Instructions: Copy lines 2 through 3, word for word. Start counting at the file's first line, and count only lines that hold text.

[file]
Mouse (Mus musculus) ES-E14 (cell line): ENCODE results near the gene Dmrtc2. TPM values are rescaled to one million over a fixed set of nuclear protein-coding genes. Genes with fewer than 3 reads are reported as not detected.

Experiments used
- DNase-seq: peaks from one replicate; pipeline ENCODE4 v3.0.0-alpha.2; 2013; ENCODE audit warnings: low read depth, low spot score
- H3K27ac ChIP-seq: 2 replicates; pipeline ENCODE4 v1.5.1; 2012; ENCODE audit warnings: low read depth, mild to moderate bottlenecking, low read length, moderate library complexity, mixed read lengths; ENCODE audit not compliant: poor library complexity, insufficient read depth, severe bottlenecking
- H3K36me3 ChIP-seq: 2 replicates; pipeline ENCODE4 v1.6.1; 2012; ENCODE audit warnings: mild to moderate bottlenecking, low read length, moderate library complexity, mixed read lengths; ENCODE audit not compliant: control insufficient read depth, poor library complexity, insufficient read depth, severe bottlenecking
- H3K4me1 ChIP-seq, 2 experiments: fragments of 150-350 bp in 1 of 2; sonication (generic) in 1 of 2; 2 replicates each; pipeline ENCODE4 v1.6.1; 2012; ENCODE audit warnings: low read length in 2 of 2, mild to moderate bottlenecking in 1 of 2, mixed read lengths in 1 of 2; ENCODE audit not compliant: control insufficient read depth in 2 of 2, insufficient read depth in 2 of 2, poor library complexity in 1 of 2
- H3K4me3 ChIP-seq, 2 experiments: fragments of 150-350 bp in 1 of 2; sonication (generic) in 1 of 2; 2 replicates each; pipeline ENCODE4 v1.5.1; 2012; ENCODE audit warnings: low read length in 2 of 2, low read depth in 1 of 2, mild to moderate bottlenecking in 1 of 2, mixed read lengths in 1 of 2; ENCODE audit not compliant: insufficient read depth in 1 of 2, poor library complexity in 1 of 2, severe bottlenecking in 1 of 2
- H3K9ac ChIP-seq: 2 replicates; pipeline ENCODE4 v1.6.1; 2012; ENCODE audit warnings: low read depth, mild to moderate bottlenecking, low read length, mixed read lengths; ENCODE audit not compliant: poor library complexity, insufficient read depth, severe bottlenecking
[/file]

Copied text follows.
Experiments used
- DNase-seq: peaks from one replicate; pipeline ENCODE4 v3.0.0-alpha.2; 2013; ENCODE audit warnings: low read depth, low spot score